On Sunday, Democrats and Republicans announced that they will be putting forth a one-step bipartisan bill which will put down a path to allow some 22-31 million illegal aliens living in the United States to not face the consequences of their illegal actions, but rather be placed on a road to citizenship. A six member group in the Senate is working on the legislation.
Senator Dick Durbin (D-IL) told Fox News Sunday that, “We are committed to a comprehensive approach to immigration that we can live with."
“Sitting in these meetings with three Democrats and three Republicans, working on this immigration issue has been as encouraging as the rules vote on Thursday night," he said.
“We are trying to work our way through some very difficult issues but we are committed to working on a comprehensive approach to finally in this country have an immigration law we can live with,” he added.
Sen. Bob Corker (R-TN) told Fox he is optimistic but “details matter.”
“We’re at the talking points stage,” he said. “We need to get to the legislation.”
On ABC's This Week, Senator John McCain (R-AZ) said, “I’m quietly optimistic we can get it done.”
Many of the usual culprits in legislation like this, are South Carolina Republican Lindsey Graham, New Jersey Democrat Robert Menendez, and Florida Republican Marco Rubio.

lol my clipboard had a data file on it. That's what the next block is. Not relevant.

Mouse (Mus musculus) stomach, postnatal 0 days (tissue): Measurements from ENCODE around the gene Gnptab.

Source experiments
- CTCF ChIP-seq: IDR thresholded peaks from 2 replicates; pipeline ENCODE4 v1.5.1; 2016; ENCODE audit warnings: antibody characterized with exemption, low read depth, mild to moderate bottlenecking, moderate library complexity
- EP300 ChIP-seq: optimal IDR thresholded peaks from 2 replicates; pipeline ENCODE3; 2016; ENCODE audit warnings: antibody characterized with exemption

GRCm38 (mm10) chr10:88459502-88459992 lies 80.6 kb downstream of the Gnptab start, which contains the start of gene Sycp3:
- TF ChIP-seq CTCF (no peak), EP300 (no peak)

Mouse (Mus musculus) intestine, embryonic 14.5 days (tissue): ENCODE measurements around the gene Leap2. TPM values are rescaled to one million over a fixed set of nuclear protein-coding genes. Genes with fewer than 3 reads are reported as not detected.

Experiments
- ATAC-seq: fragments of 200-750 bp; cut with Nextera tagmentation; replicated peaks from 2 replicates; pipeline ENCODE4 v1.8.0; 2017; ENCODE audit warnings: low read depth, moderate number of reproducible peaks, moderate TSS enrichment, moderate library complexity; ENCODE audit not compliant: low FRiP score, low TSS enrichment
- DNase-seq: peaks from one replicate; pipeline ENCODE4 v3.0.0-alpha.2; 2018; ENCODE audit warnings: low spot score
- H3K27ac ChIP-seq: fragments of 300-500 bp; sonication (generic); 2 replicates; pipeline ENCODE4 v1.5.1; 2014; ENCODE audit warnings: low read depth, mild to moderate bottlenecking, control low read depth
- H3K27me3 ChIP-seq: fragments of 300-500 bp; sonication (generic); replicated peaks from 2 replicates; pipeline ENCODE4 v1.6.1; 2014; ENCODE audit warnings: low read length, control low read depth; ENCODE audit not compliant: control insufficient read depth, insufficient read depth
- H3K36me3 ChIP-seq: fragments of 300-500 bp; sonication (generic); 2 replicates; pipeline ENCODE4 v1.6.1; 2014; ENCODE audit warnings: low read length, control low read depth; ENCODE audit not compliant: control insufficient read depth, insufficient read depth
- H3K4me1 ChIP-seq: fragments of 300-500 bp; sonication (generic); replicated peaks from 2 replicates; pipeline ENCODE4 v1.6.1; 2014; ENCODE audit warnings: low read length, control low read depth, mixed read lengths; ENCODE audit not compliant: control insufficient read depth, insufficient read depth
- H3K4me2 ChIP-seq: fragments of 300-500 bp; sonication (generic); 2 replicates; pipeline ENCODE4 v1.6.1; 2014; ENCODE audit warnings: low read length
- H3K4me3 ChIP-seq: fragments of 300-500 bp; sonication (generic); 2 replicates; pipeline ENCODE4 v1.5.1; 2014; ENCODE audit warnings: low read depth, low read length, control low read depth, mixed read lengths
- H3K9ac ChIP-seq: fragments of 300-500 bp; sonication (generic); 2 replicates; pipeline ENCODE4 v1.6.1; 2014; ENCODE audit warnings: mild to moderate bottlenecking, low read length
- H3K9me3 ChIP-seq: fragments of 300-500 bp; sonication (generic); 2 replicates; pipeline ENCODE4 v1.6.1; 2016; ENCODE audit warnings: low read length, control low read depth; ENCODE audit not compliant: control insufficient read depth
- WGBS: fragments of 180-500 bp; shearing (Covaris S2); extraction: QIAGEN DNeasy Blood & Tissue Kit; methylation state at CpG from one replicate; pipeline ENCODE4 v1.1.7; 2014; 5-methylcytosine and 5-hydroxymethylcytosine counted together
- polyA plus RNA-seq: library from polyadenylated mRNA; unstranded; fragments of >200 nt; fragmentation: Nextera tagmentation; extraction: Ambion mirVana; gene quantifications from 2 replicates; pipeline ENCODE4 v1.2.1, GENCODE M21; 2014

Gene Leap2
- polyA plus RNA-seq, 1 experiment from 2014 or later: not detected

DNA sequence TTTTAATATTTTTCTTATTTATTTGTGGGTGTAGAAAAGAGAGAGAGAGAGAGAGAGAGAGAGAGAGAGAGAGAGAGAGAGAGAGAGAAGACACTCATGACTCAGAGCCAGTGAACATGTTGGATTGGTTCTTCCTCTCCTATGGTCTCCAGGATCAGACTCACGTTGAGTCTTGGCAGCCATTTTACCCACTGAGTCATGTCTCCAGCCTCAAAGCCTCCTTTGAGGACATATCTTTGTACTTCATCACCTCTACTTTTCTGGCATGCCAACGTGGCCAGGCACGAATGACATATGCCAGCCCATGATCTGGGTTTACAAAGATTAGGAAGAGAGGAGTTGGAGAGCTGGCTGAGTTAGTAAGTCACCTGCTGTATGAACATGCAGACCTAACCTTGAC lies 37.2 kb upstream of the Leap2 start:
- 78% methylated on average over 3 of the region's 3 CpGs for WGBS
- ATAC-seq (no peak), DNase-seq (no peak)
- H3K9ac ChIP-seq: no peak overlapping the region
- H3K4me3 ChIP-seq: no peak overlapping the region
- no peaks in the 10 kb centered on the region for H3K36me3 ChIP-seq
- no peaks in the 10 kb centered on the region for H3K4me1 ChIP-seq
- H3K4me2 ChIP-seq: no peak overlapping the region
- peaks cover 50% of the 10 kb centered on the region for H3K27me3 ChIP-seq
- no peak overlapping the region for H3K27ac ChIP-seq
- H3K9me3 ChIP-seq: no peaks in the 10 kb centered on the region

Heading the subcommittee is New York Democrat Chuck Schumer.
The Hill reports,
Rubio in the past supported a piecemeal approach, however. And while Rubio has openly discussed a pathway to citizenship for illegal immigrants, he has included strict caveats.
Rubio would grant temporary legal status to those who passed background checks, underwent fingerprinting, demonstrated English skills, and could prove having an extended residence in the country. These newly legalized immigrants could apply for permanent residency leading to citizenship but would not receive any expedited consideration. They would have to apply through the same channels as aspiring immigrants outside the nation’s borders.
Rubio’s purported plan received an important endorsement from Rep. Paul Ryan (R-Wis.) last week.
President Obama is also preparing to launch a major push for comprehensive immigration reform with a speech in Las Vegas next week, where he is expected to outline his proposals.
The obvious problem that this presents is that it rewards people for being criminals. It doesn't impose penalties and punishments for breaking the law in America, so why should we expect such people to follow any of the other laws in our land if they won't follow one of the most basic for those coming to America? Keep that in mind in case Marco Rubio's name comes up for nomination in 2016 and keep it in mind when others such as Lindsey Graham come up for re-election in 2014. We already know that Democrats need to go.